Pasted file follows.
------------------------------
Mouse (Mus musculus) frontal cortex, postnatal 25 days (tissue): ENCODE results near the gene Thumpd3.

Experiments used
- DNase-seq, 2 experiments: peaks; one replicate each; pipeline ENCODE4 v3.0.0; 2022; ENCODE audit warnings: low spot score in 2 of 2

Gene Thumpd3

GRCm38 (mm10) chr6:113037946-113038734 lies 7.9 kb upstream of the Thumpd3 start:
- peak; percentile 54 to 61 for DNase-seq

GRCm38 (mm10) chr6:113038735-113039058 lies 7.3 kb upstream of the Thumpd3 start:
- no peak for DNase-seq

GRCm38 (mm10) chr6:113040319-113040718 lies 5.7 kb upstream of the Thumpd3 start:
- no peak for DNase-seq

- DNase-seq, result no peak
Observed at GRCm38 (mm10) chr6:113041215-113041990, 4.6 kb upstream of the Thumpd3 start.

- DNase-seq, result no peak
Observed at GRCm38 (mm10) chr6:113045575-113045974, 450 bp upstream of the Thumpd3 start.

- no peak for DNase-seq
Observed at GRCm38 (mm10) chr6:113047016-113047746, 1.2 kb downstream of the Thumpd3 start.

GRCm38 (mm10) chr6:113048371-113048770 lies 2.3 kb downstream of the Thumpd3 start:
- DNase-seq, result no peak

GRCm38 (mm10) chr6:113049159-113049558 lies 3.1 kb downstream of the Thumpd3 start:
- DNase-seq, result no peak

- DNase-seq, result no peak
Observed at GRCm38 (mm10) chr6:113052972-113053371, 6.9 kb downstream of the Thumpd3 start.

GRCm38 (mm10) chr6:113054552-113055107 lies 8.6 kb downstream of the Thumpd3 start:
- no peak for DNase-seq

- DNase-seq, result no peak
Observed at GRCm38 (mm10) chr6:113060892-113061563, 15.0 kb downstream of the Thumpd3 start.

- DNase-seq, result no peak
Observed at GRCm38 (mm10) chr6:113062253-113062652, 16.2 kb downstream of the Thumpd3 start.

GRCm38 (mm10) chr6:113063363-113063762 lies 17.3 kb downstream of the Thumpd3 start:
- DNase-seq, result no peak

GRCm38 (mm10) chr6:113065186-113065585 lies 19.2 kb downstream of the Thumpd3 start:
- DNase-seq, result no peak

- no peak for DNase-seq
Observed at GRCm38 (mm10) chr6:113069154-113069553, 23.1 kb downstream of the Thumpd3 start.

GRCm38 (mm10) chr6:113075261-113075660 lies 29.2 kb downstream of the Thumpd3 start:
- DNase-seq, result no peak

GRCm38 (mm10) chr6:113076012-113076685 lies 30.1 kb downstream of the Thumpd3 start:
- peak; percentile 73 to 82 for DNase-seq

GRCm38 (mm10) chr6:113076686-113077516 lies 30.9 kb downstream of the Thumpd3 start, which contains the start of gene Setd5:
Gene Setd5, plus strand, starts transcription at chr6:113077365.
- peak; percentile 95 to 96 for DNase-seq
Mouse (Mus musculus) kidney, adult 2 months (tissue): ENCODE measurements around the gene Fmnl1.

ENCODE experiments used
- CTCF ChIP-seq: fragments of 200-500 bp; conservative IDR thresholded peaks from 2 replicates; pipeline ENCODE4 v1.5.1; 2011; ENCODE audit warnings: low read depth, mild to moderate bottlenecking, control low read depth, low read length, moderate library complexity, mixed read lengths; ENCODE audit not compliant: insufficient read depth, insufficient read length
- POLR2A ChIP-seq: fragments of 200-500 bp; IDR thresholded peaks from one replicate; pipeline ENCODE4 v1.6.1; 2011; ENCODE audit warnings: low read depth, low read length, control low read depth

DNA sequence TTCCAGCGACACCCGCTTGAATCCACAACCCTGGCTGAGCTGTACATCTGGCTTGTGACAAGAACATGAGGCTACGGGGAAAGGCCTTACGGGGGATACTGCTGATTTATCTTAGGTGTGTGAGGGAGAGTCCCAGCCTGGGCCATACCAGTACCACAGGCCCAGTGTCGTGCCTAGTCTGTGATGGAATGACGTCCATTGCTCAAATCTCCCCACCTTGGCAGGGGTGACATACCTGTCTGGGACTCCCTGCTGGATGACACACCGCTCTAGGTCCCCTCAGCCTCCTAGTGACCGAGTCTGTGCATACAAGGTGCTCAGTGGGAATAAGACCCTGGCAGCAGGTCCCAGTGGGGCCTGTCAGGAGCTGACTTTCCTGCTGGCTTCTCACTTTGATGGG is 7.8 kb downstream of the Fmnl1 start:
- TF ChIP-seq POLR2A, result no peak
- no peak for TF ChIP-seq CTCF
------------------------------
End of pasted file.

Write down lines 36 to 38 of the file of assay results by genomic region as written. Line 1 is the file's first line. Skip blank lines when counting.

- DNase-seq, result no peak

GRCm38 (mm10) chr6:113076012-113076685 lies 30.1 kb downstream of the Thumpd3 start:
- peak; percentile 73 to 82 for DNase-seq